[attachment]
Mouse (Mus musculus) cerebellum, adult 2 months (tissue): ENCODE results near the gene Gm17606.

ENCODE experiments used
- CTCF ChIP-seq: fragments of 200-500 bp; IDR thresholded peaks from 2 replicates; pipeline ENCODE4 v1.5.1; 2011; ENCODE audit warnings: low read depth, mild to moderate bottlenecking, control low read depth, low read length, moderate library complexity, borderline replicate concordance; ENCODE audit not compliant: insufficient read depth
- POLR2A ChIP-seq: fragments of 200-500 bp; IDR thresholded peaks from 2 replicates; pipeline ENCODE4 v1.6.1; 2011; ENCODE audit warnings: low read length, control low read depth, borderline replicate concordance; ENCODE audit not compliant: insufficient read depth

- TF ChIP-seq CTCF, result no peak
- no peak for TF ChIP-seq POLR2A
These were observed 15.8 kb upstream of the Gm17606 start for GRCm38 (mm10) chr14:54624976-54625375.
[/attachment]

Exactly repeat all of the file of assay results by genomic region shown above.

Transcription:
Mouse (Mus musculus) cerebellum, adult 2 months (tissue): ENCODE results near the gene Gm17606.

ENCODE experiments used
- CTCF ChIP-seq: fragments of 200-500 bp; IDR thresholded peaks from 2 replicates; pipeline ENCODE4 v1.5.1; 2011; ENCODE audit warnings: low read depth, mild to moderate bottlenecking, control low read depth, low read length, moderate library complexity, borderline replicate concordance; ENCODE audit not compliant: insufficient read depth
- POLR2A ChIP-seq: fragments of 200-500 bp; IDR thresholded peaks from 2 replicates; pipeline ENCODE4 v1.6.1; 2011; ENCODE audit warnings: low read length, control low read depth, borderline replicate concordance; ENCODE audit not compliant: insufficient read depth

- TF ChIP-seq CTCF, result no peak
- no peak for TF ChIP-seq POLR2A
These were observed 15.8 kb upstream of the Gm17606 start for GRCm38 (mm10) chr14:54624976-54625375.